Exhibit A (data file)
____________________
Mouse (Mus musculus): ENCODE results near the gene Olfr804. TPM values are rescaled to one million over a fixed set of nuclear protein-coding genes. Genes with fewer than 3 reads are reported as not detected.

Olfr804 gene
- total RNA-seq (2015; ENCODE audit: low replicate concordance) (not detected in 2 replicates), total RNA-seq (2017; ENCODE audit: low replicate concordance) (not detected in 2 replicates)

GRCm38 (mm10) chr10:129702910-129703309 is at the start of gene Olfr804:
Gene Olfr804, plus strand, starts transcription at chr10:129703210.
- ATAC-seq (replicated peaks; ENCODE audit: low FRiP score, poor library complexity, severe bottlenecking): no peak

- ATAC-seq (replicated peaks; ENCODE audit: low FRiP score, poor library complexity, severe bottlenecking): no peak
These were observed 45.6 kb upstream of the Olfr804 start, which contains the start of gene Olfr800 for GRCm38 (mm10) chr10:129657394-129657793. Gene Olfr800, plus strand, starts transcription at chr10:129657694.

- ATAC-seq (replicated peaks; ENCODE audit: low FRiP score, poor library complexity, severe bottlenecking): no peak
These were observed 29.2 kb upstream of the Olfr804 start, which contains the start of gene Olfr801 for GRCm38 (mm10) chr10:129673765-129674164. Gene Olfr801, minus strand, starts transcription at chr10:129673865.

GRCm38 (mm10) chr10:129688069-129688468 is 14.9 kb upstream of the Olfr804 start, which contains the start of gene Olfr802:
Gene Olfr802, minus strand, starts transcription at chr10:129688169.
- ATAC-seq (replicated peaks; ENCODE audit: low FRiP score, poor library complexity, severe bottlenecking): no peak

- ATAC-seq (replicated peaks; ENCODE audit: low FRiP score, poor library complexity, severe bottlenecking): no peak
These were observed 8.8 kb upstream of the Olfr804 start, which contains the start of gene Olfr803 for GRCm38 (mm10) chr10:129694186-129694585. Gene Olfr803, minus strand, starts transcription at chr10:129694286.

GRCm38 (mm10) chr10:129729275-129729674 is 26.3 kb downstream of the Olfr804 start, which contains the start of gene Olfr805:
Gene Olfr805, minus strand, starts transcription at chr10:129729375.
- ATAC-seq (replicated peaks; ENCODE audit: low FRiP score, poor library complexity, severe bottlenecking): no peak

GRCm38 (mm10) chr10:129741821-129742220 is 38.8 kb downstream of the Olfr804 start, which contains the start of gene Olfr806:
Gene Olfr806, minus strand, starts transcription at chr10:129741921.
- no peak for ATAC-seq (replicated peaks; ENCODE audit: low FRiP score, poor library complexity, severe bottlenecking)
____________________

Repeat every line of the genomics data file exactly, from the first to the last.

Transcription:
Mouse (Mus musculus): ENCODE results near the gene Olfr804. TPM values are rescaled to one million over a fixed set of nuclear protein-coding genes. Genes with fewer than 3 reads are reported as not detected.

Olfr804 gene
- total RNA-seq (2015; ENCODE audit: low replicate concordance) (not detected in 2 replicates), total RNA-seq (2017; ENCODE audit: low replicate concordance) (not detected in 2 replicates)

GRCm38 (mm10) chr10:129702910-129703309 is at the start of gene Olfr804:
Gene Olfr804, plus strand, starts transcription at chr10:129703210.
- ATAC-seq (replicated peaks; ENCODE audit: low FRiP score, poor library complexity, severe bottlenecking): no peak

- ATAC-seq (replicated peaks; ENCODE audit: low FRiP score, poor library complexity, severe bottlenecking): no peak
These were observed 45.6 kb upstream of the Olfr804 start, which contains the start of gene Olfr800 for GRCm38 (mm10) chr10:129657394-129657793. Gene Olfr800, plus strand, starts transcription at chr10:129657694.

- ATAC-seq (replicated peaks; ENCODE audit: low FRiP score, poor library complexity, severe bottlenecking): no peak
These were observed 29.2 kb upstream of the Olfr804 start, which contains the start of gene Olfr801 for GRCm38 (mm10) chr10:129673765-129674164. Gene Olfr801, minus strand, starts transcription at chr10:129673865.

GRCm38 (mm10) chr10:129688069-129688468 is 14.9 kb upstream of the Olfr804 start, which contains the start of gene Olfr802:
Gene Olfr802, minus strand, starts transcription at chr10:129688169.
- ATAC-seq (replicated peaks; ENCODE audit: low FRiP score, poor library complexity, severe bottlenecking): no peak

- ATAC-seq (replicated peaks; ENCODE audit: low FRiP score, poor library complexity, severe bottlenecking): no peak
These were observed 8.8 kb upstream of the Olfr804 start, which contains the start of gene Olfr803 for GRCm38 (mm10) chr10:129694186-129694585. Gene Olfr803, minus strand, starts transcription at chr10:129694286.

GRCm38 (mm10) chr10:129729275-129729674 is 26.3 kb downstream of the Olfr804 start, which contains the start of gene Olfr805:
Gene Olfr805, minus strand, starts transcription at chr10:129729375.
- ATAC-seq (replicated peaks; ENCODE audit: low FRiP score, poor library complexity, severe bottlenecking): no peak

GRCm38 (mm10) chr10:129741821-129742220 is 38.8 kb downstream of the Olfr804 start, which contains the start of gene Olfr806:
Gene Olfr806, minus strand, starts transcription at chr10:129741921.
- no peak for ATAC-seq (replicated peaks; ENCODE audit: low FRiP score, poor library complexity, severe bottlenecking)